Aspiration Tubing and Cassette Compliance of 6 Phacoemulsification

Mitra Nejad, BS,1 and Kevin Miller, MD1,2
David Geffen School of Medicine at UCLA, Los Angeles, CA
2Jules Stein Eye Institute and Department of Ophthalmology, David
Geffen School of Medicine at UCLA, Los Angeles, CA
The authors have no financial interest in the
subject matter of this poster
Purpose: To compare the compliance of the aspiration tubing in six
different phacoemulsification machines.
Methods: The capacitance and tubing compliance of the INFINITI Vision
System (Alcon Laboratories, Fort Worth, Texas), with Intrepid and
Standard cassettes, the WhiteStar Signature phacoemulsification
system (Abbott Medical Optics, Santa Ana, California) and the Stellaris
Vision Enhancement System (Bausch & Lomb, Rochester, New York),
were measured. Also tested were older models from same three
manufacturers. After each system was primed using Balanced Salt
Solution (BSS), the aspiration line was connected to an electronic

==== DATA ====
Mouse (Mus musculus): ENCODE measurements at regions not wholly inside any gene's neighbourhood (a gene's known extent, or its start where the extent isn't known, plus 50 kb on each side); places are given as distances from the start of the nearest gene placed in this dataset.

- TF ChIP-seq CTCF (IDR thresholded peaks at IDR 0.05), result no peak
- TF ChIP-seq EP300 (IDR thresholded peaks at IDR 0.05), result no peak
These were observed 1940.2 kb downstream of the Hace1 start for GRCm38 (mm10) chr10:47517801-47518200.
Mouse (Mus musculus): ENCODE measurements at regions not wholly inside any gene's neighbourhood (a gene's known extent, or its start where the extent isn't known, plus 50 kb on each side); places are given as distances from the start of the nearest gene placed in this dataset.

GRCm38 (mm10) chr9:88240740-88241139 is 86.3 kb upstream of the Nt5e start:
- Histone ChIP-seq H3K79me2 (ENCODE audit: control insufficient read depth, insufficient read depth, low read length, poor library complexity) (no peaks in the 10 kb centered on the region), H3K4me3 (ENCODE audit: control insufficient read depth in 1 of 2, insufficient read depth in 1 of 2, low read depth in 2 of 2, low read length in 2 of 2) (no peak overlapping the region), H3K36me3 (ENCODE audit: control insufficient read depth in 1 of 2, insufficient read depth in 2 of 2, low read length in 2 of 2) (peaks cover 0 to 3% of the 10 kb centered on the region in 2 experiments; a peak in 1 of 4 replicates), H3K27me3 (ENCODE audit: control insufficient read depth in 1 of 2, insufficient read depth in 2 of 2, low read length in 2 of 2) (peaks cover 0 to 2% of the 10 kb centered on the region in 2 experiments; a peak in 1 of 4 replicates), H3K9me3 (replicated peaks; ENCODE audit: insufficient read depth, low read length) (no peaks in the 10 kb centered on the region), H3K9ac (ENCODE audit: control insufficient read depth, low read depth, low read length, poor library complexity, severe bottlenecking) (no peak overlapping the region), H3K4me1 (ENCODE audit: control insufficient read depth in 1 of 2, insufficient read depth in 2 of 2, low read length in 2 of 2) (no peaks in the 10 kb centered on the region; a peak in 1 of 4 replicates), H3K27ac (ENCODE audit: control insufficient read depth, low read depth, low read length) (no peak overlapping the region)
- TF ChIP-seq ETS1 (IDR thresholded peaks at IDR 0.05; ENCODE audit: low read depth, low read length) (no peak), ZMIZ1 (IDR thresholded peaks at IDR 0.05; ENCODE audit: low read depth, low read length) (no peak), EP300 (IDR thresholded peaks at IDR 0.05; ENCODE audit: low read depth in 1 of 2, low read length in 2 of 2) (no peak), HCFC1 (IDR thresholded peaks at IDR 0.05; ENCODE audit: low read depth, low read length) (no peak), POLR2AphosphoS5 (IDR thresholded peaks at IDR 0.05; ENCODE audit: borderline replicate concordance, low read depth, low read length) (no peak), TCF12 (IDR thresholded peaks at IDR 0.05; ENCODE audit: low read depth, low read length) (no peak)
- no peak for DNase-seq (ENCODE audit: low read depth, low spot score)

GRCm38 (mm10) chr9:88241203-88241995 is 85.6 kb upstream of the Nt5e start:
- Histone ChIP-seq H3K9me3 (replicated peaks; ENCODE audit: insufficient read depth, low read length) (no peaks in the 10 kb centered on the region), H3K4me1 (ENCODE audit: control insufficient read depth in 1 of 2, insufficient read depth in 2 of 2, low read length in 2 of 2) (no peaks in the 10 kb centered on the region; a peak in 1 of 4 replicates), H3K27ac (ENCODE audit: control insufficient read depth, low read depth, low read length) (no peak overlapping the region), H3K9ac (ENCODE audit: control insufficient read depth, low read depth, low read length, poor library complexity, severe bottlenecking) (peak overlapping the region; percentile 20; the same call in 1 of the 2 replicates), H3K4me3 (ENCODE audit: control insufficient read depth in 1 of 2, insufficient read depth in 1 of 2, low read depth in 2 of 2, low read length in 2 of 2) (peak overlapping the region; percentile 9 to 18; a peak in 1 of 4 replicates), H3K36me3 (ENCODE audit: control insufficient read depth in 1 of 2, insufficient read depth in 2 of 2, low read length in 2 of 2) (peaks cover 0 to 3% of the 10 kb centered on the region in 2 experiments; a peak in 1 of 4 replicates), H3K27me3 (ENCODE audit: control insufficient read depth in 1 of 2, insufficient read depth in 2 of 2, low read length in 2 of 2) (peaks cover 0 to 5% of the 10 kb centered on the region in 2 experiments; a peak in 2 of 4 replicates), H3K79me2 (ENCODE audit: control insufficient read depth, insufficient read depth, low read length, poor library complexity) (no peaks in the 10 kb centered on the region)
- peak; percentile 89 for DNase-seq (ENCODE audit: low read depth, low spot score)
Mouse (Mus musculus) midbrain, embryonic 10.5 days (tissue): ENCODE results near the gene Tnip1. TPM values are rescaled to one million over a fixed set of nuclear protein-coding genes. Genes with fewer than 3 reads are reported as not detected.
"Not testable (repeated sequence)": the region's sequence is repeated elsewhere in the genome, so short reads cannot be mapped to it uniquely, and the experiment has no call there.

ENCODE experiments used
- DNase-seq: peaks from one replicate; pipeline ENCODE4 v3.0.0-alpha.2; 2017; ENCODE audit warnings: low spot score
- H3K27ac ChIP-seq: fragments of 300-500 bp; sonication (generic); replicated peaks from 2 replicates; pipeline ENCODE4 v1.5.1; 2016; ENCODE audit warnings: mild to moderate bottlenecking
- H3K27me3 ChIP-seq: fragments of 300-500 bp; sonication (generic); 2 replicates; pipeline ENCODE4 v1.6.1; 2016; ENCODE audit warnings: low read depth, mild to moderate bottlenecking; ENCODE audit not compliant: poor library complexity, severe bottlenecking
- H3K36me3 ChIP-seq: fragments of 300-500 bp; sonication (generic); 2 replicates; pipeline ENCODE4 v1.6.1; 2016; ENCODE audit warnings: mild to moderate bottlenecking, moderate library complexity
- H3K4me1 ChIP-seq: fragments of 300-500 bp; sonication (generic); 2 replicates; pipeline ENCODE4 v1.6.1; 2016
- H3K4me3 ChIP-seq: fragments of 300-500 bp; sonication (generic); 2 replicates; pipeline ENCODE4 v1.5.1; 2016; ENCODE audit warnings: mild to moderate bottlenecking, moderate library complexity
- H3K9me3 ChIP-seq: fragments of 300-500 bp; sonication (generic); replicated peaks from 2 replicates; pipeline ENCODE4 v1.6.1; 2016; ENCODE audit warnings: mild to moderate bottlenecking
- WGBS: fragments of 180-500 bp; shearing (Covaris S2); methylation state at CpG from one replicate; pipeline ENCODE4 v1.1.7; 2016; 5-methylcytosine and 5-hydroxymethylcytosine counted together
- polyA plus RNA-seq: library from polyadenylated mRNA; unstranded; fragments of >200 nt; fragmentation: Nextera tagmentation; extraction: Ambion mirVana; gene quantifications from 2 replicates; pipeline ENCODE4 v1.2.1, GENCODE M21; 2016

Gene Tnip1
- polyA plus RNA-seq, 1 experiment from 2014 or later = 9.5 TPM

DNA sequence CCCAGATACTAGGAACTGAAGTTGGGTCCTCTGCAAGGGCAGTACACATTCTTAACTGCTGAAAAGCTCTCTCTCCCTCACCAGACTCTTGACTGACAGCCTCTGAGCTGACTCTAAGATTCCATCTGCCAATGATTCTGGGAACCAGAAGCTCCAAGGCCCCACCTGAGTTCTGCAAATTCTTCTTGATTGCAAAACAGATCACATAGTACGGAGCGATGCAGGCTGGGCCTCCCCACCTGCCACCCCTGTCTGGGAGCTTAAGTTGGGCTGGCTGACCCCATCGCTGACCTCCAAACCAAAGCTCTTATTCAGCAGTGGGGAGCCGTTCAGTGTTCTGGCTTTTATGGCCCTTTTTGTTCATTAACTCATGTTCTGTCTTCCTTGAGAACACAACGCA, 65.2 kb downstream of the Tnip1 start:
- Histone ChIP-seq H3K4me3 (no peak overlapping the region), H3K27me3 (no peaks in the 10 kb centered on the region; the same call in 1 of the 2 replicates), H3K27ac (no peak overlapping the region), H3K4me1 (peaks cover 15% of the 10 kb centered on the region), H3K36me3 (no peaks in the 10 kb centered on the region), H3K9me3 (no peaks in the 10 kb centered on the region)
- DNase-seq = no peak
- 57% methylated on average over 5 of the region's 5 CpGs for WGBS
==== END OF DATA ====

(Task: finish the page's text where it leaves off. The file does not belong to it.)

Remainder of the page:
pressure transducer and digital oscilloscope. Small volumes of fluid were
injected and aspirated from the aspiration line to generate pressurevolume curves for each consumable pack.
Results: Under controlled laboratory settings, the INFINITI system with
Intrepid tubing demonstrated the lowest compliance while the Legacy
proved to be the most compliant. The AMO and Bausch and Lomb
systems exhibited very similar pressure-volume curves.
Conclusions: The lower compliance of the INFINITI Intrepid system should
lessen the hazards associated with occlusion break surge, thus
enhancing clinical performance and safety.
The fluidic subsystems of the phacoemuslfiers
used in cataract surgery account for a large
portion of their performance and safety profiles.
 A system’s compliance is a measure of its ability
to expand or contract in response to applied fluidic
 Compliance, which is the inverse of stiffness, is